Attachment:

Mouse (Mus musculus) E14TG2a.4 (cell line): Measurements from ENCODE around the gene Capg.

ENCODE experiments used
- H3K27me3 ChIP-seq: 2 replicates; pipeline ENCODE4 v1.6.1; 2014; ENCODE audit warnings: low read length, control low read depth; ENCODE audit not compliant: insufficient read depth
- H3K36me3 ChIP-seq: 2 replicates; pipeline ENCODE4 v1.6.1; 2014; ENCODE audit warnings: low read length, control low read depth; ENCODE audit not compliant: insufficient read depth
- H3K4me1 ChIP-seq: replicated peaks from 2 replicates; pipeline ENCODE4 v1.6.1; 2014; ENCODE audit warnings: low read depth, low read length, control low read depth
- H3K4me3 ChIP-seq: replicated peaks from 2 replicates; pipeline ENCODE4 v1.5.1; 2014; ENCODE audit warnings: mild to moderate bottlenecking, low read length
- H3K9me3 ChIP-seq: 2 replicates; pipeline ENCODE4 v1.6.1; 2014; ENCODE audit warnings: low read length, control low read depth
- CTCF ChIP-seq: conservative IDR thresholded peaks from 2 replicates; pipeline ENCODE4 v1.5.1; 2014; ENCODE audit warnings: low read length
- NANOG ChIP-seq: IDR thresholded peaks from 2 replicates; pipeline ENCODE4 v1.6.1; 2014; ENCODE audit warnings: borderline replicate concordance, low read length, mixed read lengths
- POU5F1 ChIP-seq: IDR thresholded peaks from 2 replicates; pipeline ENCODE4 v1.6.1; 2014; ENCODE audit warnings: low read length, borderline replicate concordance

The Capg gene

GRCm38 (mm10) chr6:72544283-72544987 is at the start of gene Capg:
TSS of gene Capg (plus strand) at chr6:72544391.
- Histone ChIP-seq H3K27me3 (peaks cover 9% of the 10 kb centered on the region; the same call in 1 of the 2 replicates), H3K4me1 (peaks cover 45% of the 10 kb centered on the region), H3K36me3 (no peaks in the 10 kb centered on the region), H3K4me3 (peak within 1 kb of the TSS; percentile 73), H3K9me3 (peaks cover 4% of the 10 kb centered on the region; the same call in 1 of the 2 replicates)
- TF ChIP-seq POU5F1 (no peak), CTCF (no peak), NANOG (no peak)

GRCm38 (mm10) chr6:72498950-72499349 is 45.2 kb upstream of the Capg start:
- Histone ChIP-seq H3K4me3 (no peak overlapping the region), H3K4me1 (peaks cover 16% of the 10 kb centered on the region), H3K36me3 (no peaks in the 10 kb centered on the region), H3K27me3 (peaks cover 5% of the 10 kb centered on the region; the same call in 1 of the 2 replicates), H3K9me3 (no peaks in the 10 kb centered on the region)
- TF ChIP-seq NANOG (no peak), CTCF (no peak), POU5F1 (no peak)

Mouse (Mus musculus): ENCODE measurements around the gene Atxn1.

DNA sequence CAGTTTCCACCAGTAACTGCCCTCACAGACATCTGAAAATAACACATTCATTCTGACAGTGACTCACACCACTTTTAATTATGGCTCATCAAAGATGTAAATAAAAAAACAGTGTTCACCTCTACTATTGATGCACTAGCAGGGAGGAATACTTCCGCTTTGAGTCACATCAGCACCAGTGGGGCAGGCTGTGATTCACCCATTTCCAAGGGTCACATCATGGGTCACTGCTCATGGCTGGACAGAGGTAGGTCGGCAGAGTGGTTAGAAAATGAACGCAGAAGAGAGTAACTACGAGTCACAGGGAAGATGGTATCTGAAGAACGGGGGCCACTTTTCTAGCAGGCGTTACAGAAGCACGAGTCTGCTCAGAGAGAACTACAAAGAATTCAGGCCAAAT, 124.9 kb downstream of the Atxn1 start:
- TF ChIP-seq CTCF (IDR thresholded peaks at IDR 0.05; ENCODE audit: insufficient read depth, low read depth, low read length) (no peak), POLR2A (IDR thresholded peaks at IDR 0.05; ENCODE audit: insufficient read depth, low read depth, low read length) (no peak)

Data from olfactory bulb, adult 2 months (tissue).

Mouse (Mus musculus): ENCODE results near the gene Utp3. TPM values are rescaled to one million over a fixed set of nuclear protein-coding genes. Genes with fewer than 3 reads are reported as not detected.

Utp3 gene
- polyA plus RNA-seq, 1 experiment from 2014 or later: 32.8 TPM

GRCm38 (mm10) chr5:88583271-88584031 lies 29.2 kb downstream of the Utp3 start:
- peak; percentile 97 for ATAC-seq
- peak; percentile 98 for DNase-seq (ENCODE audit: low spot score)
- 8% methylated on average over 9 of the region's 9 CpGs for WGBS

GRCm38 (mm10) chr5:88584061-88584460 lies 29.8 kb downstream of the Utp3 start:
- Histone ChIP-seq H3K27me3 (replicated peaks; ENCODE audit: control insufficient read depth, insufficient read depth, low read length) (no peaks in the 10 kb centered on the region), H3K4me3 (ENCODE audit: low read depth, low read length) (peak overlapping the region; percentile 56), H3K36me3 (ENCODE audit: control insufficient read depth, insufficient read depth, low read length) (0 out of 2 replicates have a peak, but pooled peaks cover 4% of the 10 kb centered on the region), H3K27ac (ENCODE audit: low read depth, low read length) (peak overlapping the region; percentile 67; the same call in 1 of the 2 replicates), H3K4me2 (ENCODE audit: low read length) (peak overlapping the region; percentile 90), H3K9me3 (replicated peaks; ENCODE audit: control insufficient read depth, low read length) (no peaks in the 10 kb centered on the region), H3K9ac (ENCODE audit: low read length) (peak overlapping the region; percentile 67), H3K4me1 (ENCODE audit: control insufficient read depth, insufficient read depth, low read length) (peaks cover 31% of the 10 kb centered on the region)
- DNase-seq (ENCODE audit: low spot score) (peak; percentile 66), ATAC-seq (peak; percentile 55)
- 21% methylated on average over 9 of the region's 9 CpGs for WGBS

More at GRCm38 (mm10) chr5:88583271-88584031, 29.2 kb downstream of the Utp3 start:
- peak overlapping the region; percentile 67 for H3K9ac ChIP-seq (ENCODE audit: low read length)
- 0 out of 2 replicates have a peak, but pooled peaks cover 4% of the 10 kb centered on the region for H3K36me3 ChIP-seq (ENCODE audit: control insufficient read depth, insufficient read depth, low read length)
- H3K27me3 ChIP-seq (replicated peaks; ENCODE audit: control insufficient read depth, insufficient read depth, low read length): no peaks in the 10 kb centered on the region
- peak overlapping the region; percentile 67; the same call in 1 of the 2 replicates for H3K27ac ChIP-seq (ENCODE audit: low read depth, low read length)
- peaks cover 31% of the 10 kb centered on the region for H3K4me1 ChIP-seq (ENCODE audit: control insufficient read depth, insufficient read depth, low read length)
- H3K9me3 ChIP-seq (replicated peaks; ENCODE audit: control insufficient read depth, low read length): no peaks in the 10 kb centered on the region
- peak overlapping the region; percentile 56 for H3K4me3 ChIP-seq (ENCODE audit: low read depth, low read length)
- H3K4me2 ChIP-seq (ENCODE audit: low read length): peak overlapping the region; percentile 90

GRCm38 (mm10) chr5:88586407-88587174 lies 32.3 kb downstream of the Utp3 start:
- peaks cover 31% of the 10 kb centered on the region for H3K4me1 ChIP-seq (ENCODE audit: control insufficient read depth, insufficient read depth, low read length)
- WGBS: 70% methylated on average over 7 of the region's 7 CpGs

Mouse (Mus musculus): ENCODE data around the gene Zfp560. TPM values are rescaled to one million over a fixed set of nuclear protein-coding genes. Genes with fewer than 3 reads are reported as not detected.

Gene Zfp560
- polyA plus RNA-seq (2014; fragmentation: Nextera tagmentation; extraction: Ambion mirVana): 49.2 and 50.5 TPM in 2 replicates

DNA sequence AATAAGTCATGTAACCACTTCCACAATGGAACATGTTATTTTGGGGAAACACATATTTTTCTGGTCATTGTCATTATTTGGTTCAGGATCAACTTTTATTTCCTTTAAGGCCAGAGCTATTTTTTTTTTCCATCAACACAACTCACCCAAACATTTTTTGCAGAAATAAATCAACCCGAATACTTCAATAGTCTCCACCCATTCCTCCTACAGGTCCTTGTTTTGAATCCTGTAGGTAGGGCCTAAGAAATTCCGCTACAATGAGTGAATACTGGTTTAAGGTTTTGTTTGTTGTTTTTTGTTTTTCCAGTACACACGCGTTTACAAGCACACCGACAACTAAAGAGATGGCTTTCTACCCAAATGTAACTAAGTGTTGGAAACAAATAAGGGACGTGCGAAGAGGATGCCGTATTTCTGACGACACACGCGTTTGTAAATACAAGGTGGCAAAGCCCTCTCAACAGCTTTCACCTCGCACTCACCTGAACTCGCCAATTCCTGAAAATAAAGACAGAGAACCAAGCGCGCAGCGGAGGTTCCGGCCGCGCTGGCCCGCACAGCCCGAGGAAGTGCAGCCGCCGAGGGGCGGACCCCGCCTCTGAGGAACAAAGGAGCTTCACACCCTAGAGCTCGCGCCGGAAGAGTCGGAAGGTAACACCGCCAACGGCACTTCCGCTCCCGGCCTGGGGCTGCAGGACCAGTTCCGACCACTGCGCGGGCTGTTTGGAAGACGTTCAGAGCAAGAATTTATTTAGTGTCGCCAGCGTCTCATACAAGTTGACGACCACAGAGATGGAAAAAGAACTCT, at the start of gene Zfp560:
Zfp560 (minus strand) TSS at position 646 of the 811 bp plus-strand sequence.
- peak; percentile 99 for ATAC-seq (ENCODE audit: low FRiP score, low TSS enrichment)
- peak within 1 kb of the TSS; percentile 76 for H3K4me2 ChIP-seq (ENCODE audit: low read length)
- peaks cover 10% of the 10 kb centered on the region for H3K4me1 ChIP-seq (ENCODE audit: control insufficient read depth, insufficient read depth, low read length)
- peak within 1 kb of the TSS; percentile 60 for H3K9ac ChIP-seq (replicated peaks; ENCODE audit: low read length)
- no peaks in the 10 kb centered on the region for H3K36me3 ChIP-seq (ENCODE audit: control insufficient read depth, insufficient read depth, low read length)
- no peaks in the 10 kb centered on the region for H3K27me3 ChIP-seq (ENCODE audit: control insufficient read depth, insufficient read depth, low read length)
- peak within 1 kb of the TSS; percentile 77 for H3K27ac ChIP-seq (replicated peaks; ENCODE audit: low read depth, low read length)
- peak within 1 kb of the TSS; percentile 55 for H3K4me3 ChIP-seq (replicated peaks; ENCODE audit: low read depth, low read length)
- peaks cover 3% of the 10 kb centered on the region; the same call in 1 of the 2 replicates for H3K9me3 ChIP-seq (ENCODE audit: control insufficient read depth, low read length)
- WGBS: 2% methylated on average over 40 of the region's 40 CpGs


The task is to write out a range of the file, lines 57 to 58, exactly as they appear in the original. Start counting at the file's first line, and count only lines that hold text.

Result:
- peak within 1 kb of the TSS; percentile 77 for H3K27ac ChIP-seq (replicated peaks; ENCODE audit: low read depth, low read length)
- peak within 1 kb of the TSS; percentile 55 for H3K4me3 ChIP-seq (replicated peaks; ENCODE audit: low read depth, low read length)